Wednesday, October 15, 2014

60. Doing Laundry In Trail Towns

"Oh god, I really have to wash this rain gear," I said, lifting the rain pants to my nose, breathing a tiny breath, and then recoiling in horror. I was in Fontana Dam Inn, one of the fancier trail town hotels. This was before I was slated to head up into the Smoky Mountains, to face the reality of my own mortality. But at this point, the stinkiness of my rain pants took precedence!

"What are you going to wear while we do laundry?" Apollo asked, reasonably.

Each hiker owns less than 10 items of clothing. Most hikers have only one of everything (pants, tshirt, long-sleeve shirt). The only items in multiple are socks, as most folks have at least 2 pairs to exchange each day. Nearly all male hikers have only one pair of underpants, or no underpants. I was a bit of a princess and carried 6 pairs of underpants. Regardless, over the course of a week, every single item of clothing got filthy with sweat, rain, mud, and heaven knows what else (but hey, it's all organic!). That means that when we were in the vicinity of a laundry machine, we were both delighted and a bit flummoxed. How does one clean all of one's clothing, while also having to stand in a laundromat? Most laundromats frown on their customers being stark naked.

The only solution to this problem was to wear one's rain jacket zipped to one's throat and rain pants. This ensemble included no underpants, of course, because all underpants needed to be washed. You can always identify any thru-hikers staying in trail towns, because they will invariably be walking around in full rain gear, even though it's perfectly sunny outside. If you live near a trail town, and you see such a person, you can safely assume that their laundry is currently being done somewhere nearby, and also, they're wearing nothing but a birthday suit under that rain gear.

But then, what was I to do when my rain gear also needed to be washed?! See how many loads I could get done before the owner of the laundromat called the cops and kindly asked them to escort my skinny nekkid butt out of there? I bet I could get at least the first load started in the washer. I can see the headline now: NAKED HOBO ARRESTED IN LAUNDROMAT WHILE SCREAMING "NO PAIN NO MAINE."

"How about I just give you all my clothes, I'll stay here in a towel, and then next town, we'll switch turns? So, next town I'll do all of your laundry?" I suggested, looking at both Apollo and Dumptruck with puppy dog eyes. They agreed, which was very magnanimous of them. I went to the bathroom, jumped in the shower, and Dumptruck then collected all of my clothing. After I got out from the shower, I wrapped myself in an admittedly small towel, and settled on the hotel bed to watch Dragon Ball Z. By myself. As a grownup.

Suddenly, the hotel door opened. I didn't even look up, because I assumed it was Dumptruck or Apollo returning.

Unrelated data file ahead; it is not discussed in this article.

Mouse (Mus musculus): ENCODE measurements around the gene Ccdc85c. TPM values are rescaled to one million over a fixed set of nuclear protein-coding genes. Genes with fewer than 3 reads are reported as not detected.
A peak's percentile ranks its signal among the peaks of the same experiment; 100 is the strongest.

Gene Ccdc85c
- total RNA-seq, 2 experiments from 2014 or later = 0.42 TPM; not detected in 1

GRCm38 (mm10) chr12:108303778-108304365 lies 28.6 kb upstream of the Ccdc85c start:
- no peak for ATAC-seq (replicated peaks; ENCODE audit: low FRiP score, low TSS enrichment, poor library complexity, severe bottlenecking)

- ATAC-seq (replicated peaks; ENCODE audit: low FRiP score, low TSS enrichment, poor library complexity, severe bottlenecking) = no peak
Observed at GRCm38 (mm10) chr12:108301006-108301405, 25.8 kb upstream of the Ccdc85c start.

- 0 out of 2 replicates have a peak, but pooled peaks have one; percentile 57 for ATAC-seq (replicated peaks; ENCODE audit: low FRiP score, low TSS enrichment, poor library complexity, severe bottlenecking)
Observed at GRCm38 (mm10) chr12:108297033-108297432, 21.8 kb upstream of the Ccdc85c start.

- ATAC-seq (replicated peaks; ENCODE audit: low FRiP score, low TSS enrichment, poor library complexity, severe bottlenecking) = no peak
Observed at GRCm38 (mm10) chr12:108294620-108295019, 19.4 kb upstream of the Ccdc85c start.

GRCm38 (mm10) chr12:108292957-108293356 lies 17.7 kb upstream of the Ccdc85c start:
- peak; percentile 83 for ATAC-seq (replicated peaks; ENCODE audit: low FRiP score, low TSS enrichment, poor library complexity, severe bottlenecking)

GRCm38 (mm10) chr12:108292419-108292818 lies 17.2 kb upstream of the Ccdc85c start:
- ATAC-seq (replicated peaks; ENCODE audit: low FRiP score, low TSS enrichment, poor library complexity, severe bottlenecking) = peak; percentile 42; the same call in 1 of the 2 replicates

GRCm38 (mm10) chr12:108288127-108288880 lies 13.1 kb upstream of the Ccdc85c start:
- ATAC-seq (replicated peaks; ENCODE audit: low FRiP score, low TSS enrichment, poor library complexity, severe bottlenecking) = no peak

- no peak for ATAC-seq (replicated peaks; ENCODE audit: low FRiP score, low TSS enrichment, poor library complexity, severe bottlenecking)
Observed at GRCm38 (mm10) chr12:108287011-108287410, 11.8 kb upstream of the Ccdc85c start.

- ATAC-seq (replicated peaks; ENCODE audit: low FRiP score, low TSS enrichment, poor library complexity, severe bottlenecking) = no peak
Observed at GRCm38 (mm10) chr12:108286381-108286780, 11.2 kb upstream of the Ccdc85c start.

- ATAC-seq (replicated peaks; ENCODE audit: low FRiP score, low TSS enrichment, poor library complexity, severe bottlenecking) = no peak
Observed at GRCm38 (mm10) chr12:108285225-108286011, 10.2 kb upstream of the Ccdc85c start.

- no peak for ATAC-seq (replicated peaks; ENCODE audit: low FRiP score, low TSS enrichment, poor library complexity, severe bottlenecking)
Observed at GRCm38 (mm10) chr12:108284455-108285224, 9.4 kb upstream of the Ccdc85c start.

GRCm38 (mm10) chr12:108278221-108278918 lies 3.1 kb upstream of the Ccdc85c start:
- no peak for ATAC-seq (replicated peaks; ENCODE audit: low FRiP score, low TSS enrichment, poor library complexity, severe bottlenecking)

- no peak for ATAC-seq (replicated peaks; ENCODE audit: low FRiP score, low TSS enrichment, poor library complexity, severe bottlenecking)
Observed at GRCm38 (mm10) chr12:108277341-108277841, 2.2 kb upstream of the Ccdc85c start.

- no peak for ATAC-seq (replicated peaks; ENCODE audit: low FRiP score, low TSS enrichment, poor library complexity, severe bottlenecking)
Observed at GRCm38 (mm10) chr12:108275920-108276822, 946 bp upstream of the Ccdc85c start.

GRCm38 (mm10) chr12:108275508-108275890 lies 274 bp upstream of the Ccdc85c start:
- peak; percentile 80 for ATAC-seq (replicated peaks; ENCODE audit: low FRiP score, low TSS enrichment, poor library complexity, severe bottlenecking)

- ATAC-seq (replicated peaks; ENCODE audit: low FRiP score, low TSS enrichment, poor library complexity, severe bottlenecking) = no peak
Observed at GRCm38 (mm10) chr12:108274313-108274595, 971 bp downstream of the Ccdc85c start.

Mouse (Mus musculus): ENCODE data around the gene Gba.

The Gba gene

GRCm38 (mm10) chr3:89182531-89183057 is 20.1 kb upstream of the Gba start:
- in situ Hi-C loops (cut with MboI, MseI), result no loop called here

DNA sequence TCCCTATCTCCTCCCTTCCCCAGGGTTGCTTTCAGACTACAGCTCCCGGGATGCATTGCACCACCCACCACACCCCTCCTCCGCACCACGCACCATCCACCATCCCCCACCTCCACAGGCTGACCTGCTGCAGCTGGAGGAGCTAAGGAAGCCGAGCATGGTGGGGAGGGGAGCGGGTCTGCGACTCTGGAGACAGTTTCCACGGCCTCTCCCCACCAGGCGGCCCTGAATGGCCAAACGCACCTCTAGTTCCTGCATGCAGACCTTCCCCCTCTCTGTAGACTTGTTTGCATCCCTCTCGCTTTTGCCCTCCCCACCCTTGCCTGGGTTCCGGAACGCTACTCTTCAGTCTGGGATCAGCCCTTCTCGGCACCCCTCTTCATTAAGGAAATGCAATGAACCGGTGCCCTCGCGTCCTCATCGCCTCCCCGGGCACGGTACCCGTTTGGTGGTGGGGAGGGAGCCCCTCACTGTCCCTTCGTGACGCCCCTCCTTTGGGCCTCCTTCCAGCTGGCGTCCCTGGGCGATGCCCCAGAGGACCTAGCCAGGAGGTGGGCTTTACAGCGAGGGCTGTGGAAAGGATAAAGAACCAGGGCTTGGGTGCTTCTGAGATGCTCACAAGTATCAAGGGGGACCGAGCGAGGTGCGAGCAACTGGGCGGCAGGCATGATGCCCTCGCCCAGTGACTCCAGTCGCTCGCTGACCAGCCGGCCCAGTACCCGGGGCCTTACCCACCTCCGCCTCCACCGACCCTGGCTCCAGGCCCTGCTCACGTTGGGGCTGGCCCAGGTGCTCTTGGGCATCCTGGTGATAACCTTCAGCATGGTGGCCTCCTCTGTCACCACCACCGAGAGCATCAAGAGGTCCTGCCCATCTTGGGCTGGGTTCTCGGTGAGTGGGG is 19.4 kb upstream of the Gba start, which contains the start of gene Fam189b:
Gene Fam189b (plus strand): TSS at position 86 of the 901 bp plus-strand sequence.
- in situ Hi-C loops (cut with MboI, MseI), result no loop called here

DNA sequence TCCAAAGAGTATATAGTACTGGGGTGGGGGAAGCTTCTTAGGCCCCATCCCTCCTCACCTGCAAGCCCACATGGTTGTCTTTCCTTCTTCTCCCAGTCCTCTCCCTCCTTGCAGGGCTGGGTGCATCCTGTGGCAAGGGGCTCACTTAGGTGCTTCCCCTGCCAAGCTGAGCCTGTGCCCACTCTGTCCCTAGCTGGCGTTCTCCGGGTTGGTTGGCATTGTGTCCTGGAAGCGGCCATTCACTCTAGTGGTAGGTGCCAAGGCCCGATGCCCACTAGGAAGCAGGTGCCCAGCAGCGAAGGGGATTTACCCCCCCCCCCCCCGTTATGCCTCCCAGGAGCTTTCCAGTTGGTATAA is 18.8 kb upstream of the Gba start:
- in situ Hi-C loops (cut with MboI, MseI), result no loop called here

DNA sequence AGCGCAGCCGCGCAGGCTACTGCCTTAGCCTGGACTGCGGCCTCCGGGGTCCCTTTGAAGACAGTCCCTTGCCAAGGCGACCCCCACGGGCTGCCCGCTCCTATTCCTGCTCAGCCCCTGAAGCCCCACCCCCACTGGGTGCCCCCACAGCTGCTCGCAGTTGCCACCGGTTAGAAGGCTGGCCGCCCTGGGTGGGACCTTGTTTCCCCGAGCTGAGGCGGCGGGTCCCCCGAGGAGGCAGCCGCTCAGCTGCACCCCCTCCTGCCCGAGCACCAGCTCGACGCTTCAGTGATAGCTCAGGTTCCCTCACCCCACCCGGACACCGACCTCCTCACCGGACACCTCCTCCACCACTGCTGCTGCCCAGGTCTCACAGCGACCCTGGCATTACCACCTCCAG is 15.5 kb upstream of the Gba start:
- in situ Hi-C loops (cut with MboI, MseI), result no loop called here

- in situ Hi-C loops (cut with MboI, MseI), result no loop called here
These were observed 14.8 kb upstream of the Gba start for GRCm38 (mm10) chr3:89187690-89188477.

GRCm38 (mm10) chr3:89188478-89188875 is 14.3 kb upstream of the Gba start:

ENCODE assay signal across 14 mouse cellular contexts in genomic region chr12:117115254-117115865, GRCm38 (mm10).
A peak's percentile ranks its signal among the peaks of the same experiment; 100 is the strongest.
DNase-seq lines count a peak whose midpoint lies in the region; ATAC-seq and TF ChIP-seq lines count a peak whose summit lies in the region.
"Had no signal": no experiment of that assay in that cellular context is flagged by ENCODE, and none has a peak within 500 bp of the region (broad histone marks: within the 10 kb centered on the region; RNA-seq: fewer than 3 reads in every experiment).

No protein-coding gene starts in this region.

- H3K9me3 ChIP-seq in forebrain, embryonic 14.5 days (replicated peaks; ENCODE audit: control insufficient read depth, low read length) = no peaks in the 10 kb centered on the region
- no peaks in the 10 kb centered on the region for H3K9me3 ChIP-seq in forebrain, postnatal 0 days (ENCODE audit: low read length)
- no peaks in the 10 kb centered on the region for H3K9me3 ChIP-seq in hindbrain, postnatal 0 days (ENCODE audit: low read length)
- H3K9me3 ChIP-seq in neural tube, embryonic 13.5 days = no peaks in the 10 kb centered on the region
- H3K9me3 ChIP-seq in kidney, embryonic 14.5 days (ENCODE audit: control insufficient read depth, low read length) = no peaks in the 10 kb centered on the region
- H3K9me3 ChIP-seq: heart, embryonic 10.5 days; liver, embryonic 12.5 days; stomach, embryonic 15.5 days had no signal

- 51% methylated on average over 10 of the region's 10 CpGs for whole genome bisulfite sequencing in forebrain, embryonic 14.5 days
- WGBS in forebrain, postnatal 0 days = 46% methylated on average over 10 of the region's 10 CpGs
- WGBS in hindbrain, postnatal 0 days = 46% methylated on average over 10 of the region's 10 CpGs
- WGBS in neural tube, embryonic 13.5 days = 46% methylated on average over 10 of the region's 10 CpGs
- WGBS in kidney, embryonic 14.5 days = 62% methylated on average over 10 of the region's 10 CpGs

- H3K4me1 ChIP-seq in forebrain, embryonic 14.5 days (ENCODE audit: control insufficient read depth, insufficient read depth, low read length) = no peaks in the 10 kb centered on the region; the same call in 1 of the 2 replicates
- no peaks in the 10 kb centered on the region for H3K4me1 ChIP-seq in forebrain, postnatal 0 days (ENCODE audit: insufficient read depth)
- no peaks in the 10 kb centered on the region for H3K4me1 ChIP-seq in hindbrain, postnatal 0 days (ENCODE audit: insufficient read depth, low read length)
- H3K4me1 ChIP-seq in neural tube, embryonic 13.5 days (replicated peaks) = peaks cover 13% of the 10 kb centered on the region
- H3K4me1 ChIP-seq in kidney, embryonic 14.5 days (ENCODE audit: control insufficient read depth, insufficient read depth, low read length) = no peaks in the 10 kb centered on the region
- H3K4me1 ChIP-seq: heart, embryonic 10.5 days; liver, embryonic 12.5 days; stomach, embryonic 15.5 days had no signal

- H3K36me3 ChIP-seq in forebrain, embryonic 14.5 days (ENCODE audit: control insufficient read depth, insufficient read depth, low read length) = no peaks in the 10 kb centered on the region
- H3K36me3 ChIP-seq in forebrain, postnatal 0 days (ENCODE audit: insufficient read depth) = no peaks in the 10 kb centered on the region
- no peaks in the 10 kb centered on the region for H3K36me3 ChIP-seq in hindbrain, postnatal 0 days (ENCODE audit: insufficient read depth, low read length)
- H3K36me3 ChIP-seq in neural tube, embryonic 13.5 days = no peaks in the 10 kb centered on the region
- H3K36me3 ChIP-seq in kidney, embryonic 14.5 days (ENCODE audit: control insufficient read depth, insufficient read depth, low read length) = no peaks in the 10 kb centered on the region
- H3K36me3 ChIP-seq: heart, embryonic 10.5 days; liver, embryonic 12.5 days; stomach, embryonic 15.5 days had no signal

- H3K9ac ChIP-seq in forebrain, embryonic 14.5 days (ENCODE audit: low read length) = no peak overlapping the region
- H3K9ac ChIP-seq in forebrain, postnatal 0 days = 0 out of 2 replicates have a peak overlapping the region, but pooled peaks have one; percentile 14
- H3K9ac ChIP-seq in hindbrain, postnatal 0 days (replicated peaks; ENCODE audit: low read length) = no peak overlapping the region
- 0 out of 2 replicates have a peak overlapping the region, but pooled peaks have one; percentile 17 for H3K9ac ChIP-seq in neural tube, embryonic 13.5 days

"Uhhh..." I glanced up, my eyes nearly boinging out of my head as a parade of about 10 hikers tromped into the room. I only vaguely knew some of them, as this was near the beginning of the trail. Later on, this would be a completely expected, normal experience that wouldn't even elicit the slightest reaction from me (hikers just walking into other hikers' motel rooms unannounced, like college). But this time was VERY startling, because it was unexpected. But it's just part of the hiking community that's not usually advertised on in trail guide books. There is no privacy on the Appalachian Trail, none at all. And because no one has privacy, no one cares or judges. It's actually kinda nice.

I glanced down at myself to see if the tiny towel was covering enough of myself to be decent. It was, but just barely. I immediately rearranged my facial features into what I hoped was a look of cool, hippie, whatever-ness. Like, "Oh, a bunch of strangers marching into my hotel room to watch Dragon Ball Z with me, while I am in the world's tiniest towel? That's cool. Whatever, man, we're all human." Most of the hikers didn't even flinch, but there was one young gentleman, who was maybe in his early 20's, who turned the most beautiful shade of scarlet. Some conversation was had, while he determinedly stared at a spot exactly a foot above my head.

Several hikers just sat down on the end of the bed to watch cartoons, and I quietly slid under the bed covers and pulled them up to my nose... because I was, cold, or whatever, not because I was mortified. No way, man! I'm totally cool! I was just cold! Shut up!

And that's how Dumptruck and Apollo found me an hour later, when they returned with the laundry. 

Eventually I bought a $2 "Town Dress" to wear while doing laundry.
It's a good look!

The Hunger's laundry outfit.

I urge you to check out my leg hair.

Doing laundry at the firehouse in Daleville, VA, and sewing patches on our
backpacks to pass the time. Nothing like wearing a rain jacket inside on a hot day!

Laundry clothes at Neels Gap, our first hostel stop on the trail!
Also: cat.

Wearing rain pants and a jacket, on a perfectly warm, sunny day.

Wearing borrowed clothes from a hostel. You can see Apollo carrying the
trash bag full of all our laundry! What a guy!

Whistle would like me to point out that her phone is being held in
her dress. She does not have robot breasts.
Laundry in Erwin, TN

Clever Girl